The compelling story of a Jewish MIT grad who took Vegas for millions of dollars in a few short years playing blackjack. A rare insight into genius minds, the greed of Vegas and the fine line between cheating and “gaining a competitive edge”. I am no gambler, but then again after you read this book you will see that these guys were not gambling either. They knew they were going to win. WARNING: Adults only. Some material is not appropriate.
Fiction

A charming book that makes us think about the small things in life. Moving and inspirational, this book is a super read.
A Separate Peace by John Knowles
My favorite book. This book is a parable about the male teenage years. Various events and reactions in the book give rise to situations we all can relate to our own lives. With piercingly sharp quotes and messages this book is timeless.
Farenheit 451 by Ray Bradbury
A book about the “future” where thoughts are managed and controlled by a government opposed to reading. Some of the awful predictions in the book have come true. If you haven’t read this book, it is about time you did.
The most popular book of Lawyers and Law Students everywhere. The story of discrimination, a good lawyer’s fight against a corrupt society and the innocence of children.
The Partner by John Grisham
I am not a huge Grisham fan but of his books that I have read this book is the one that I liked best. I won’t spoil it by telling you why I loved it, but after you read it send me an email and we can talk about it!
If you have read any of these or any more recommendations – leave a comment!
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10 Responses

  1. Summer reading is a must for students of all ages. Books provide a much needed escape quality for many,sheer entertainment for others. For all those who say ” I will just wait till the movie comes out”, they don’t know what they are missing!
    Keep reading everyone!

  2. Frayda says:

    Love Farenheit 451 and 1984

  3. ilanadavita says:

    Some links, at least 2, seem to be broken.

  4. hadassahsabo says:

    to kill a mockingbird is my all time favourite book. we had to study it in high school and I fell in love with it. it’s moral is still relevant. i also wanted so badly to be Scout!!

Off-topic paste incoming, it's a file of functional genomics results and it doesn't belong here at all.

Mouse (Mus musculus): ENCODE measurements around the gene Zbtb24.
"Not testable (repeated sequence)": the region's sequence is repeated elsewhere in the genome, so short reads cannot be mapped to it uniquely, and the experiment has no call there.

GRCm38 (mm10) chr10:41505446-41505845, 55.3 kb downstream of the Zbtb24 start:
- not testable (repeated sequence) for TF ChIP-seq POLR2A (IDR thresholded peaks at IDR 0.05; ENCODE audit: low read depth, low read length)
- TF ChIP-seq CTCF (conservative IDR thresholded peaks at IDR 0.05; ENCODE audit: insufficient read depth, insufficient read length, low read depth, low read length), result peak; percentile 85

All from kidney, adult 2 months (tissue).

5. YH says:

    Not a fan of Jungreis…heard her live and wasn’t impressed.

    Love Malcolm Gladwell.

    A Separate Peace and To Kill a Mockingbird? Those were awesome when I was in 6th grade šŸ˜‰

    • rabbifink says:

      Jungreis live is not the same as her book.

      We read A Separate Peace in 10th grade in the same school.

      To Kill A Mockingbird is a better book for adults than for kids.

      Sometimes we read books “too early”.

  6. rabbifink says:

    All links working now.

    Sorry…

  7. Rabbi Messing says:

    12 years of reading later and A Separate Peace [sorry, I can’t get the italics or the underining to work!] is still your favorite! What about that book you insisted I read, I am the Cheese (or something like that)?

    BTW, if you want an exercise in getting your Jewish soul sensitized to feel for other’s losses, I highly recommend Princes Among Men published by Feldheim regarding the 8 kedoshim from the Mercaz HaRav terrorist attack. Warning: don’t read on Shabbos – it’s inappropriate to cry then!

    • rabbifink says:

      I should have given kudos to you for A Separate Peace!

      I am the Cheese is great but no classic… In fact all of Robert Cormier’s books are great teenage boy books.

      Thanks for the recommendation as well.